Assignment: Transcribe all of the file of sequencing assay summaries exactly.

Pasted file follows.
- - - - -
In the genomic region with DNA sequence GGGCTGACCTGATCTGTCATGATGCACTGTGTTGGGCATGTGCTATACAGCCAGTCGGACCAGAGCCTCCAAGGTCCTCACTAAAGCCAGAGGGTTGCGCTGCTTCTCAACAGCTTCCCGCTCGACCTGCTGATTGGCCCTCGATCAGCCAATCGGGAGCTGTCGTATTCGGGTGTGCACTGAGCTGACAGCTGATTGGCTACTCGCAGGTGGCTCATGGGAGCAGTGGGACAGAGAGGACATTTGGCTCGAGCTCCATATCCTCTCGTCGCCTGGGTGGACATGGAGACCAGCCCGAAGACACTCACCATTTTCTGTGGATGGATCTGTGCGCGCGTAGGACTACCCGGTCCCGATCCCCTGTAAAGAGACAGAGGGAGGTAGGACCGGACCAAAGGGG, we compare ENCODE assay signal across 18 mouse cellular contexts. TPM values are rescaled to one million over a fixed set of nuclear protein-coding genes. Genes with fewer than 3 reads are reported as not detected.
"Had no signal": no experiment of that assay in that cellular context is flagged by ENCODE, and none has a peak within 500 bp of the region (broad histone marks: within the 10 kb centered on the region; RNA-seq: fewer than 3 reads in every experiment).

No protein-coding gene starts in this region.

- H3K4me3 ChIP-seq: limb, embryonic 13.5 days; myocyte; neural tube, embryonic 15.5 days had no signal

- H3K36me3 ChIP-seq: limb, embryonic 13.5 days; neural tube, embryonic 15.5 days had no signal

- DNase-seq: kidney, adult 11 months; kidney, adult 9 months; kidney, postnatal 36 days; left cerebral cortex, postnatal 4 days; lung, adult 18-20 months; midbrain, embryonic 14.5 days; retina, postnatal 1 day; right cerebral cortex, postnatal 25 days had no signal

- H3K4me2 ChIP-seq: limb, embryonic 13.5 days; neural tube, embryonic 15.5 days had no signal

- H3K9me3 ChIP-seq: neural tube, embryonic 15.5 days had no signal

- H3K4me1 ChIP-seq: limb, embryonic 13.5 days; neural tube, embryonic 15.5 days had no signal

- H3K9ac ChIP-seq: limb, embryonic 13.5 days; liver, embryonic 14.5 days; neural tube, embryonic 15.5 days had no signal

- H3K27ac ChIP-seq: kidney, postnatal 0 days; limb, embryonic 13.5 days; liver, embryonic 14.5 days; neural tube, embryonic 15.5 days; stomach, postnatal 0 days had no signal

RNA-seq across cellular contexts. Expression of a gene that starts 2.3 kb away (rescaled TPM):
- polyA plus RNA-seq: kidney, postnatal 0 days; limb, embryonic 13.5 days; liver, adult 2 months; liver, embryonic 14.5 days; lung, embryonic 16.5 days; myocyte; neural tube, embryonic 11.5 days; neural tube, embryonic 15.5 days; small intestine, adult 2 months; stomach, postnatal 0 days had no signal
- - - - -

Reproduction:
In the genomic region with DNA sequence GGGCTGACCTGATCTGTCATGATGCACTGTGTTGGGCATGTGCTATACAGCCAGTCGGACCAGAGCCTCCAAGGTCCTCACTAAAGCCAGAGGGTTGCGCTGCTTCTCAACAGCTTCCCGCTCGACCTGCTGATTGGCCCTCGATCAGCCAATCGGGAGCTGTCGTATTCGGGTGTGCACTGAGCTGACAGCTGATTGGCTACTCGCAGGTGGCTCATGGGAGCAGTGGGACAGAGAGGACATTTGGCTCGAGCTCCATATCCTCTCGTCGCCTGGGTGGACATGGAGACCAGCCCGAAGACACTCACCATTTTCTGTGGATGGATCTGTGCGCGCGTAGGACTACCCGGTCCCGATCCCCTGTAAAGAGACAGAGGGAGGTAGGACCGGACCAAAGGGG, we compare ENCODE assay signal across 18 mouse cellular contexts. TPM values are rescaled to one million over a fixed set of nuclear protein-coding genes. Genes with fewer than 3 reads are reported as not detected.
"Had no signal": no experiment of that assay in that cellular context is flagged by ENCODE, and none has a peak within 500 bp of the region (broad histone marks: within the 10 kb centered on the region; RNA-seq: fewer than 3 reads in every experiment).

No protein-coding gene starts in this region.

- H3K4me3 ChIP-seq: limb, embryonic 13.5 days; myocyte; neural tube, embryonic 15.5 days had no signal

- H3K36me3 ChIP-seq: limb, embryonic 13.5 days; neural tube, embryonic 15.5 days had no signal

- DNase-seq: kidney, adult 11 months; kidney, adult 9 months; kidney, postnatal 36 days; left cerebral cortex, postnatal 4 days; lung, adult 18-20 months; midbrain, embryonic 14.5 days; retina, postnatal 1 day; right cerebral cortex, postnatal 25 days had no signal

- H3K4me2 ChIP-seq: limb, embryonic 13.5 days; neural tube, embryonic 15.5 days had no signal

- H3K9me3 ChIP-seq: neural tube, embryonic 15.5 days had no signal

- H3K4me1 ChIP-seq: limb, embryonic 13.5 days; neural tube, embryonic 15.5 days had no signal

- H3K9ac ChIP-seq: limb, embryonic 13.5 days; liver, embryonic 14.5 days; neural tube, embryonic 15.5 days had no signal

- H3K27ac ChIP-seq: kidney, postnatal 0 days; limb, embryonic 13.5 days; liver, embryonic 14.5 days; neural tube, embryonic 15.5 days; stomach, postnatal 0 days had no signal

RNA-seq across cellular contexts. Expression of a gene that starts 2.3 kb away (rescaled TPM):
- polyA plus RNA-seq: kidney, postnatal 0 days; limb, embryonic 13.5 days; liver, adult 2 months; liver, embryonic 14.5 days; lung, embryonic 16.5 days; myocyte; neural tube, embryonic 11.5 days; neural tube, embryonic 15.5 days; small intestine, adult 2 months; stomach, postnatal 0 days had no signal